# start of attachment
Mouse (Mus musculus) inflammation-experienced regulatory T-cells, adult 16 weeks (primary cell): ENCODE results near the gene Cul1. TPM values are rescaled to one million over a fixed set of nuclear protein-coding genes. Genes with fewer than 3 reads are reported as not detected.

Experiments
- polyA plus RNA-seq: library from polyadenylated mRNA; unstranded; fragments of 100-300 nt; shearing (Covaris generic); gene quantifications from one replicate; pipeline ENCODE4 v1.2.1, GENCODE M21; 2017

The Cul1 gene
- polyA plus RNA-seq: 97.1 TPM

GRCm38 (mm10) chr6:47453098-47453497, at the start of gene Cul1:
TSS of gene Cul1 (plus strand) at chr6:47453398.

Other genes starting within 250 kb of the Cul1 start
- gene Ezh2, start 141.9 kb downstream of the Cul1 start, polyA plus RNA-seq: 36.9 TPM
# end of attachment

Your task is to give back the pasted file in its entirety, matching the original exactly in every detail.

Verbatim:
Mouse (Mus musculus) inflammation-experienced regulatory T-cells, adult 16 weeks (primary cell): ENCODE results near the gene Cul1. TPM values are rescaled to one million over a fixed set of nuclear protein-coding genes. Genes with fewer than 3 reads are reported as not detected.

Experiments
- polyA plus RNA-seq: library from polyadenylated mRNA; unstranded; fragments of 100-300 nt; shearing (Covaris generic); gene quantifications from one replicate; pipeline ENCODE4 v1.2.1, GENCODE M21; 2017

The Cul1 gene
- polyA plus RNA-seq: 97.1 TPM

GRCm38 (mm10) chr6:47453098-47453497, at the start of gene Cul1:
TSS of gene Cul1 (plus strand) at chr6:47453398.

Other genes starting within 250 kb of the Cul1 start
- gene Ezh2, start 141.9 kb downstream of the Cul1 start, polyA plus RNA-seq: 36.9 TPM